LAS VEGAS (KLAS) — As more and more of the workforce follows social distancing guidelines to prevent the spread of COVID-19, companies are relying on video conferencing to conduct business. With the high usage of virtual meetings, reported hacks have also increased.
One of the popular virtual meeting services, Zoom cloud meeting platform itself went from having 10 million daily users to almost 100 million within 3 months – making it also one of the most vulnerable services out there for hackers.
Hacks on popular cloud meeting platform Zoom are even being termed “Zoom-bombing.”
While many celebrate the advances in technology that make cloud meetings possible, hijackings have led to major security and privacy concerns from platform users.
HOW TO PROTECT YOURSELF:
The FBI recently warned users of teleconference and video meeting software hijackings, stating unidentified users have begun to take over virtual conferences, interrupting them with pornographic imagery, hate speech or threatening language.
The FBI recommends exercising due diligence and caution in cybersecurity efforts.
8 News Now’s Live Producer, Rocky Nash, spoke with Maya Levine, Security Engineer with Check Point Software to gather safety tips you can implement for your next virtual meeting.
Among some of the services the company provides is securing a remote workforce, as well as connection reliability and protecting the remote workforce.
Levine pointed out that both free Zoom accounts and licensed paid accounts have reported being hacked and said it is important users protect themselves by planning ahead and enabling the security features already built into the software.
Updating software as soon as the company releases an update was at the top of her recommendations because each update includes security patches to possible vulnerabilities discovered or reported by other users.
Check Point Software 8 Most Important Safety Tips for Zoom Users:
- Never share your permanent meeting ID on public sites or social media platforms. Only send this nine to ten-digit code to guests who will be participants in your meeting. This ID never changes so if compromised it makes you vulnerable to hacking.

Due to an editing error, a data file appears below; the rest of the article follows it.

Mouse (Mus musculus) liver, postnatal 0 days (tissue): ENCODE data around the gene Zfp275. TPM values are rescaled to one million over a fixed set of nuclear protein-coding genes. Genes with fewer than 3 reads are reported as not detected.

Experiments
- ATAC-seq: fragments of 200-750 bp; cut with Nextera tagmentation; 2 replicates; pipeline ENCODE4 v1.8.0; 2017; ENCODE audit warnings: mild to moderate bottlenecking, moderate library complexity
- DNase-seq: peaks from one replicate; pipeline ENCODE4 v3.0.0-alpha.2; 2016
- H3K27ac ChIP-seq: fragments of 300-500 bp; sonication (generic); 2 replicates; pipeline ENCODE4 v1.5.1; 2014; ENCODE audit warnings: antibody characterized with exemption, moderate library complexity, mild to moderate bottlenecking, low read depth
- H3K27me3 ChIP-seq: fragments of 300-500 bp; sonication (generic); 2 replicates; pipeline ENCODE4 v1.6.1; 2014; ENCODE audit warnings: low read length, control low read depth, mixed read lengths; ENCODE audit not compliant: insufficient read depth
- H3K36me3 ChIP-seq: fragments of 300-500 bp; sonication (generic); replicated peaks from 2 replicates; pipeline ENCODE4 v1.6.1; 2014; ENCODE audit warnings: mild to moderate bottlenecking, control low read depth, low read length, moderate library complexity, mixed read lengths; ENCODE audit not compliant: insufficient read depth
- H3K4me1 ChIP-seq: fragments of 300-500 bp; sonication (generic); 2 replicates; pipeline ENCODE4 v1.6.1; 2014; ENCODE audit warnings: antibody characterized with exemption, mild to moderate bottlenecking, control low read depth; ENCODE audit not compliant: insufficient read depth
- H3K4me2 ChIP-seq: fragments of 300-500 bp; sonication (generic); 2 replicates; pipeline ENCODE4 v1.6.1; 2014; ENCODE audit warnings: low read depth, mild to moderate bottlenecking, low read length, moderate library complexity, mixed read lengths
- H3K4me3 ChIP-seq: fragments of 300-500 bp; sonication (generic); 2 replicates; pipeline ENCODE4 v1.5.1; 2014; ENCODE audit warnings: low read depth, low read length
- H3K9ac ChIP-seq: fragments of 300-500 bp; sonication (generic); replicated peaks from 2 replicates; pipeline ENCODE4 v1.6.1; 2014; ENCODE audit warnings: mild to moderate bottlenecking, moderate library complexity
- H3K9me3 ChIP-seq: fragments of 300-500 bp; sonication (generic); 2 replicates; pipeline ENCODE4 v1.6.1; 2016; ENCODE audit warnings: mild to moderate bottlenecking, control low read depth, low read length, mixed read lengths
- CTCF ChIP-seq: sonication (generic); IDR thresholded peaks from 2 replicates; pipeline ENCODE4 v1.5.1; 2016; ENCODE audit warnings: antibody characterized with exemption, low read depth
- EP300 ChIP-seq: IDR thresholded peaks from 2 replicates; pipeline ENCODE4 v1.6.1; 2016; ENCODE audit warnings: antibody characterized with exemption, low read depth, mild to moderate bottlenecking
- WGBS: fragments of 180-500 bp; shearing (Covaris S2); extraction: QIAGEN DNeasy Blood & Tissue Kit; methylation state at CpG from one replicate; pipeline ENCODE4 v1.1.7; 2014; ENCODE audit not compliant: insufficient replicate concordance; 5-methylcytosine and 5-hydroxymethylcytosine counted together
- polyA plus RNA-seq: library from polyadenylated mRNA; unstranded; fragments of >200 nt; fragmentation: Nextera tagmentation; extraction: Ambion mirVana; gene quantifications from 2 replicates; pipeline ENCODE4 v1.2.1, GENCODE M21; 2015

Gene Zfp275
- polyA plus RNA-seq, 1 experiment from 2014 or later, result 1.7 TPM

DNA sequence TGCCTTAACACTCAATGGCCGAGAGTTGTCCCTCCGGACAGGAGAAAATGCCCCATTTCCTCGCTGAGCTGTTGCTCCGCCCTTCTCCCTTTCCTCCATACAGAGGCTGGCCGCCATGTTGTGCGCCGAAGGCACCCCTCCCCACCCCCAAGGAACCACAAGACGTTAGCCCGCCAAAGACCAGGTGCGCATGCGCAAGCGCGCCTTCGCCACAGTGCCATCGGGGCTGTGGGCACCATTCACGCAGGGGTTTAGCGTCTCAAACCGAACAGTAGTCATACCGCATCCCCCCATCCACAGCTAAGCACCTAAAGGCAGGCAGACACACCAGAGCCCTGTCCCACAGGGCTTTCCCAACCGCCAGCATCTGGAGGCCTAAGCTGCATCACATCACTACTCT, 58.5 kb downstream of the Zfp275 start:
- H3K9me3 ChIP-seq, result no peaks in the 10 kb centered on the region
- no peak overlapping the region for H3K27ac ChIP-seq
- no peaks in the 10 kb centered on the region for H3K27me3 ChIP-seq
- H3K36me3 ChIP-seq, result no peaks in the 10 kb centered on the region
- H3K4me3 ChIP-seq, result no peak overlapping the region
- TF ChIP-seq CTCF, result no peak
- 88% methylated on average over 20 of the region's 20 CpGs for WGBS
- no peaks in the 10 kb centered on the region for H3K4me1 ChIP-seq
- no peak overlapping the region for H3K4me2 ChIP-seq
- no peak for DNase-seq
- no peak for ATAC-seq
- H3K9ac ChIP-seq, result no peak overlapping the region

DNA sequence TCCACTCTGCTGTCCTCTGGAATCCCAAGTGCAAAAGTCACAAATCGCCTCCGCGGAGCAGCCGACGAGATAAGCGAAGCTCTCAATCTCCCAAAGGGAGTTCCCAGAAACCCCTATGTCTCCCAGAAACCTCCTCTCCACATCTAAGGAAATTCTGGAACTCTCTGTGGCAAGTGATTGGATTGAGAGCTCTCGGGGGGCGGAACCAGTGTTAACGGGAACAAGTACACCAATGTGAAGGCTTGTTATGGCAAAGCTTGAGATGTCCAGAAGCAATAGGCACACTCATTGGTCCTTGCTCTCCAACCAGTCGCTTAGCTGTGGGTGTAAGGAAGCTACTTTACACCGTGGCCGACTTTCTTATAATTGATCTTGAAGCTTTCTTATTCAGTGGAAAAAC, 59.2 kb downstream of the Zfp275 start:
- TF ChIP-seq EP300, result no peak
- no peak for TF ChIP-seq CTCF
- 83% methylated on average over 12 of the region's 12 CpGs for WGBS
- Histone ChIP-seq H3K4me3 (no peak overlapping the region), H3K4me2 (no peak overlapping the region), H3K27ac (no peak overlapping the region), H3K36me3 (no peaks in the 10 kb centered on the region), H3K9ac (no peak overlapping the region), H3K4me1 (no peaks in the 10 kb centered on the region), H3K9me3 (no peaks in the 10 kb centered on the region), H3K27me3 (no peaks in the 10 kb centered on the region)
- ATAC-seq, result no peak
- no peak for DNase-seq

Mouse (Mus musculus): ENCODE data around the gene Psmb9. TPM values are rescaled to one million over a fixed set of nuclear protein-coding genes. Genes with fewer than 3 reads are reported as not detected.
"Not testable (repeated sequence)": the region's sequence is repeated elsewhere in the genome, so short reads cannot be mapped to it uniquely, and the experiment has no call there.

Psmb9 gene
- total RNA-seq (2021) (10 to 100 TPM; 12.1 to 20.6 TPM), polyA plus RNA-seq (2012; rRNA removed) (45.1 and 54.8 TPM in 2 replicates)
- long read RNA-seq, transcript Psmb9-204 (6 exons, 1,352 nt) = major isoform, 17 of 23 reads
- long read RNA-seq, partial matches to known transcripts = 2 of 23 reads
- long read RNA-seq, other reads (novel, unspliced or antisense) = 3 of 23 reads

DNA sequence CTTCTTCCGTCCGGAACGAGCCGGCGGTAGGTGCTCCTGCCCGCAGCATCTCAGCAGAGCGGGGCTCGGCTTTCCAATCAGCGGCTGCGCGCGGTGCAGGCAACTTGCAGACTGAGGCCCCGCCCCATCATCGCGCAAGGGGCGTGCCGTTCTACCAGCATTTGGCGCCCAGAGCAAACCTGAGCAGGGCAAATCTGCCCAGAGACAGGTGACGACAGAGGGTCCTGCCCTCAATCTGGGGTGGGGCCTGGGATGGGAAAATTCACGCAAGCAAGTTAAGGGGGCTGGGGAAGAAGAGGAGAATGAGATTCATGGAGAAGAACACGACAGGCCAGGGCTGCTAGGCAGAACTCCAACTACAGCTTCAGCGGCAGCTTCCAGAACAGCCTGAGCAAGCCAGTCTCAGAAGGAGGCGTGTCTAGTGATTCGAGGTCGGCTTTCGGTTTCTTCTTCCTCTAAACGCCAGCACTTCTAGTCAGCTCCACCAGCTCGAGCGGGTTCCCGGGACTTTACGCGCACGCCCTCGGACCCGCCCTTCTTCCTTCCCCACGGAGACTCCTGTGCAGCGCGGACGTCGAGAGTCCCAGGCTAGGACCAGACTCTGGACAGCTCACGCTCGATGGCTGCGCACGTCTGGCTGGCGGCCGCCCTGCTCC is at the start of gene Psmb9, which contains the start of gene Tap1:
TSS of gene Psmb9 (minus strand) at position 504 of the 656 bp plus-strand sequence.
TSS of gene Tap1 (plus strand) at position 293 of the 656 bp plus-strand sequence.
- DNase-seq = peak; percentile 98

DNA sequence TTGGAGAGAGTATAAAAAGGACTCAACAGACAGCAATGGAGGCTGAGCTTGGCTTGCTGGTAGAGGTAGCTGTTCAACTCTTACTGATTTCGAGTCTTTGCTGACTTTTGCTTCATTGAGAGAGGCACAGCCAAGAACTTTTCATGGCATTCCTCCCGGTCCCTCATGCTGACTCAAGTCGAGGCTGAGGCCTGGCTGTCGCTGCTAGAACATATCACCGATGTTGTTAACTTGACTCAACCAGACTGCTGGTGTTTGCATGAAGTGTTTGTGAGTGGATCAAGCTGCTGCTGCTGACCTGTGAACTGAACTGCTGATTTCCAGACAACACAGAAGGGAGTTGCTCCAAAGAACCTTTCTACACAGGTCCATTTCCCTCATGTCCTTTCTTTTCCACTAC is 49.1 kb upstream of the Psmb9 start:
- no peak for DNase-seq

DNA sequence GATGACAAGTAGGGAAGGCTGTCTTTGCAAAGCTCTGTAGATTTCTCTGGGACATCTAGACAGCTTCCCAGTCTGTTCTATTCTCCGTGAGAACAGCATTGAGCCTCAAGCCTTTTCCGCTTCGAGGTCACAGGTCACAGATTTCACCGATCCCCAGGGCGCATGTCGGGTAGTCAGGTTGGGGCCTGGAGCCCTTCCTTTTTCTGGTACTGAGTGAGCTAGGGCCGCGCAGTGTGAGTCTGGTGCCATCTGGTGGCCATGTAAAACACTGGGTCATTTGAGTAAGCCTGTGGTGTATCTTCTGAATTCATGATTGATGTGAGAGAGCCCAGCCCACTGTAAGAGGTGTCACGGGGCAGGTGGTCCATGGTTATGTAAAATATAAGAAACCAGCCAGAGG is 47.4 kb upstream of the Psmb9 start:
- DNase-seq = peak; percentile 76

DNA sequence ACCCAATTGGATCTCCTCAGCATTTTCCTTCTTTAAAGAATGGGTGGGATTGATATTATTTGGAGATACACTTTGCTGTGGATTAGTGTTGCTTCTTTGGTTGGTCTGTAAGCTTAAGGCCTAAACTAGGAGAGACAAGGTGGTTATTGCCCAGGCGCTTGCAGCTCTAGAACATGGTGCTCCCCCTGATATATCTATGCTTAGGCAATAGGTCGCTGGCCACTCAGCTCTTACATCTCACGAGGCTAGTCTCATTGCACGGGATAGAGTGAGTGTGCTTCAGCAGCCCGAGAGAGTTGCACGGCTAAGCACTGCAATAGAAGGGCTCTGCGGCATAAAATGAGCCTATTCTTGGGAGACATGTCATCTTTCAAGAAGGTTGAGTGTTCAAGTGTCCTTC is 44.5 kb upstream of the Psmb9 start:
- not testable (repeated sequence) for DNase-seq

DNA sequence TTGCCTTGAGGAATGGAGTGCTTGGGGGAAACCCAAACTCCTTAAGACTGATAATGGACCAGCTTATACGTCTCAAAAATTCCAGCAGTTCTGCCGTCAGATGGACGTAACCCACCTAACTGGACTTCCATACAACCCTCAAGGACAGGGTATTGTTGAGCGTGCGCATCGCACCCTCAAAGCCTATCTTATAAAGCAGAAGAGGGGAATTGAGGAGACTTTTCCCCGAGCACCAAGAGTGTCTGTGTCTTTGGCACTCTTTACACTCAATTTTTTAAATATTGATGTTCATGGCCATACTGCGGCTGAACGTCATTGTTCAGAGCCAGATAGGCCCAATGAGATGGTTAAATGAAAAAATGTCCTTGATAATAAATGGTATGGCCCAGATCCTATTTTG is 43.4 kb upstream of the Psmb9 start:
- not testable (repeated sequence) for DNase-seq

- If you host regular meetings with trusted contacts and must use your permanent Meeting ID, add a password to your meeting an extra layer of security and only forward the email invite and meeting password to trusted sources. Without the password, uninvited guests can’t join
- Allow the Zoom platform to generate a random ID and password for each new meeting.
- Only allow signed-in users to join your meeting. With this feature turned on, unauthorized users won’t be able to join. Participants will have to enter the email address they were invited to the meeting with
- Turn on the waiting room feature to manually screen and accept participants into a meeting
- Keep your Zoom software up to date. With every update, security vulnerabilities that may have been discovered are patched within each new security update
- Manage your participants by muting guests on entry and turning off the ability for participants to share their screen if you will be the only hosting presenter
- Once all invited participants have arrived lock the meeting
Zoom Founder and CEO, Eric Yuan posted the following statement on April 1 regarding changes being made to the platform to add an extra layer of protection for their users:
“March this year, we reached more than 200 million daily meeting participants, both free and paid. We have been working around the clock to ensure that all of our users – new and old, large and small – can stay in touch and operational.
For the past several weeks, supporting this influx of users has been a tremendous undertaking and our sole focus. We have strived to provide you with uninterrupted service and the same user-friendly experience that has made Zoom the video-conferencing platform of choice for enterprises around the world, while also ensuring platform safety, privacy, and security. However, we recognize that we have fallen short of the community’s – and our own – privacy and security expectations. For that, I am deeply sorry, and I want to share what we are doing about it.
First, some background: our platform was built primarily for enterprise customers – large institutions with full IT support. These range from the world’s largest financial services companies to leading telecommunications providers, government agencies, universities, healthcare organizations, and telemedicine practices. Thousands of enterprises around the world have done exhaustive security reviews of our user, network, and data center layers and confidently selected Zoom for complete deployment.